Adèle Leigh

Covent Garden soprano turned star of the Vienna Volksoper
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The Independent Online

Marjorie Eileen Doris Courtenay-Latimer, museum curator: born East London, South Africa 24 February 1907; Curator, then Director, East London Museum, Cape Province 1931-73; died East London 10 May 2004.

The London-born lyric soprano Adèle Leigh was a member of the newly formed Covent Garden Opera Company for a decade from 1948.

Marjorie Eileen Doris Courtenay-Latimer, museum curator: born East London, South Africa 24 February 1907; Curator, then Director, East London Museum, Cape Province 1931-73; died East London 10 May 2004.

The London-born lyric soprano Adèle Leigh was a member of the newly formed Covent Garden Opera Company for a decade from 1948.

She was very pretty and had a charming voice, so she was highly successful in roles such as Oscar in A Masked Ball, Micaela in Carmen, Massenet's Manon, and Sophie in Der Rosenkavalier. Then, in the 1960s, she moved to Vienna and became a star of the Volksoper, singing a repertory mainly, though not exclusively, of operetta. She retired after her second marriage, to Kurt Enderl, a diplomat who became Austrian ambassador in London.

Leigh's original ambition was to be an actress, and she studied for a while at Rada, before deciding to become a singer instead. She attended the Juilliard School in New York, where her teacher was Julius Gutmann, and also studied with Dame Maggie Teyte. In 1948 she joined the Covent Garden Opera Company (as it then was), making her début as Xenia in Boris Godunov. For the first year she sang small roles - then in 1949 she scored her first great success, as Cherubino in The Marriage of Figaro.

During the next few seasons Leigh sang a variety of interesting roles. She took over as Madeleine in Arthur Bliss's The Olympians, which had had its premiere in 1949. She sang Pamina in The Magic Flute, Susanna in The Marriage of Figaro and Sophie in Der Rosenkavalier, all parts to which she was well suited, vocally and dramatically. She was a delightful Oscar in A Masked Ball, an excellent Marzelline in Fidelio and a spirited Micaela in Carmen, while her Annchen in Weber's Der Freischütz was found enchanting by everyone. In 1953 she took part, as Amor, in the two performances of Gluck's Orpheus and Eurydice that marked the tragic end of Kathleen Ferrier's short career.

In February 1955 Leigh created Bella in Michael Tippett's The Midsummer Marriage, a role that fitted her voice and personality like the proverbial glove. Massenet's Manon, another very congenial role, followed the same year, as well as a mellifluous Woodbird in Siegfried. At one of the two performances, the Wanderer was sung by the American bass- baritone James Pease, who was Leigh's first husband. Leigh brought the house down as Esmeralda, the circus artiste in The Bartered Bride, but Liù in Turandot was slightly beyond her vocal strength. However, the following season she had a triumph in another Puccini opera, as Musetta in La Bohème.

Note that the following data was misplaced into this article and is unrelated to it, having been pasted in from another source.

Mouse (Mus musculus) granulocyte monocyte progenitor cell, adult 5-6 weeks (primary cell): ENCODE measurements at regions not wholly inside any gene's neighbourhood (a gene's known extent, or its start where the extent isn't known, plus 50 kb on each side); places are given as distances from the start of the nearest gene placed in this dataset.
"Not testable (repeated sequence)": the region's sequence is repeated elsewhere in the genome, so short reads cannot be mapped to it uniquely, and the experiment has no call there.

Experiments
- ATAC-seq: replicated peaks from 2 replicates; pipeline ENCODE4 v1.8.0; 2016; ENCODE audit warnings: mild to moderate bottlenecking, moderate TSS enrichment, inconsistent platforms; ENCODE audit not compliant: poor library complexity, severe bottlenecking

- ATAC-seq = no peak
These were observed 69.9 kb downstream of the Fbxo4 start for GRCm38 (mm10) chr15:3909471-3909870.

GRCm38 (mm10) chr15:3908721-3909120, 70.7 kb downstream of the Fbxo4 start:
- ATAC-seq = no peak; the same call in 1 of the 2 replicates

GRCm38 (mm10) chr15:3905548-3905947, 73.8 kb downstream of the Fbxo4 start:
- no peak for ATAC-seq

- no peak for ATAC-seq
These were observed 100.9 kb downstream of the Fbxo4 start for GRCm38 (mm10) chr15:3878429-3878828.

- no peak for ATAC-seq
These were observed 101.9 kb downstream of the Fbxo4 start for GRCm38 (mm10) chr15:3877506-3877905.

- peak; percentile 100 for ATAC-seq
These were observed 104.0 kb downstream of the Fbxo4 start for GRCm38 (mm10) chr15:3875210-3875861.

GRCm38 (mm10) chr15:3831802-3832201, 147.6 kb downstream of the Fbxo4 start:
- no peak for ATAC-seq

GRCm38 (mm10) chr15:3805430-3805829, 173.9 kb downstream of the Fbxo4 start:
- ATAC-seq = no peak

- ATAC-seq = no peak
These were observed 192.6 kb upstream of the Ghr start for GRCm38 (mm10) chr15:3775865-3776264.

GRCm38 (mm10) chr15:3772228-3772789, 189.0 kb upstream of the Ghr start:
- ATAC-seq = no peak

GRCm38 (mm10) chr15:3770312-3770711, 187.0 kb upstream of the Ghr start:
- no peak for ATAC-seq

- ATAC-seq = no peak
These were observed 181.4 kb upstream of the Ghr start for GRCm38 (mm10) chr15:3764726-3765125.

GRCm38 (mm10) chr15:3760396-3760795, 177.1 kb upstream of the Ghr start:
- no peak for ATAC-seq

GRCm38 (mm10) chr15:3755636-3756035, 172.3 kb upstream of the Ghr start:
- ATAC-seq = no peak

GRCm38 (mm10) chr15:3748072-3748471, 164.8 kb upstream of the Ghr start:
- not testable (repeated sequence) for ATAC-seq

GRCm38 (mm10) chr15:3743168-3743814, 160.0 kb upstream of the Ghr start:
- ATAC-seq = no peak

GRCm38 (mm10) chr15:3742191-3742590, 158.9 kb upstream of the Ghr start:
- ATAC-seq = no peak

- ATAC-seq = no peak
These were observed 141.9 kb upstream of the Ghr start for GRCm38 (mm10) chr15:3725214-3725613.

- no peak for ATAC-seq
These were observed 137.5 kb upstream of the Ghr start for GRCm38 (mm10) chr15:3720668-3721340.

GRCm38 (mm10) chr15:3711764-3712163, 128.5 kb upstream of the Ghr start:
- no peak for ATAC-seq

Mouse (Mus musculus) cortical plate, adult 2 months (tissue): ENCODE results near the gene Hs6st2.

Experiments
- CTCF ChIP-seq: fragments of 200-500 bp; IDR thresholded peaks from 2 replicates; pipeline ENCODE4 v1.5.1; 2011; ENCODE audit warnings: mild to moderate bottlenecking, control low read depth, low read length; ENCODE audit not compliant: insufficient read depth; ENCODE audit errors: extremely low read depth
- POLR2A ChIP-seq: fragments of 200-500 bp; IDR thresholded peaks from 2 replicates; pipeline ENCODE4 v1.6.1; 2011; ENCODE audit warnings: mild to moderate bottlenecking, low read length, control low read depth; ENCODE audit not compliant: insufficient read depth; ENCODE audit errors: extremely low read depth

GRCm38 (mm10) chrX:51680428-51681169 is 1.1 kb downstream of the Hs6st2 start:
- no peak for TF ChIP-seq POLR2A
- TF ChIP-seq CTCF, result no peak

Musetta was the role of her American début at Boston in 1959; the following year she sang Sophie in Massenet's Werther at the New York City Opera, where she also took on Octavian in Der Rosenkavalier for the first time, with her husband James Pease as Baron Ochs.

In 1961 Leigh returned to Covent Garden to sing Octavian, both on tour and in London. Though she was convincing in the part and looked gorgeous, especially in the Presentation of the Silver Rose, she was not as moving as she had been earlier in her career as Sophie. Then in 1963 she moved to Vienna and found her true métier at the Volksoper.

Among the roles that Leigh sang at the Volksoper was Hanna Glawari, the title role of Lehár's The Merry Widow; that was a pretty brave thing to do in the home of Viennese operetta, and she was greatly applauded for her courage. She also sang the title role of Countess Maritza by Emmerich Kalman, and Lisa in Lehár's The Land of Smiles. At one performance of The Land of Smiles, in 1967, the famous Danish tenor Helge Roswaenge, who sang Sou-Chong, was celebrating his 70th birthday, and was made to repeat "You are my heart's delight" six times.

Leigh retired in 1971, but she made a return to the operetta stage in 1974, when she sang Metella in Offenbach's La Vie parisienne with Phoenix Opera at the Brighton Festival, and later in London at Sadler's Wells Theatre. This was a careful and plucky attempt at a difficult role for which she no longer had the voice nor the dramatic presence.

In 1987 she appeared in a London production of Stephen Sondheim's Follies.

<>bElizabeth Forbes



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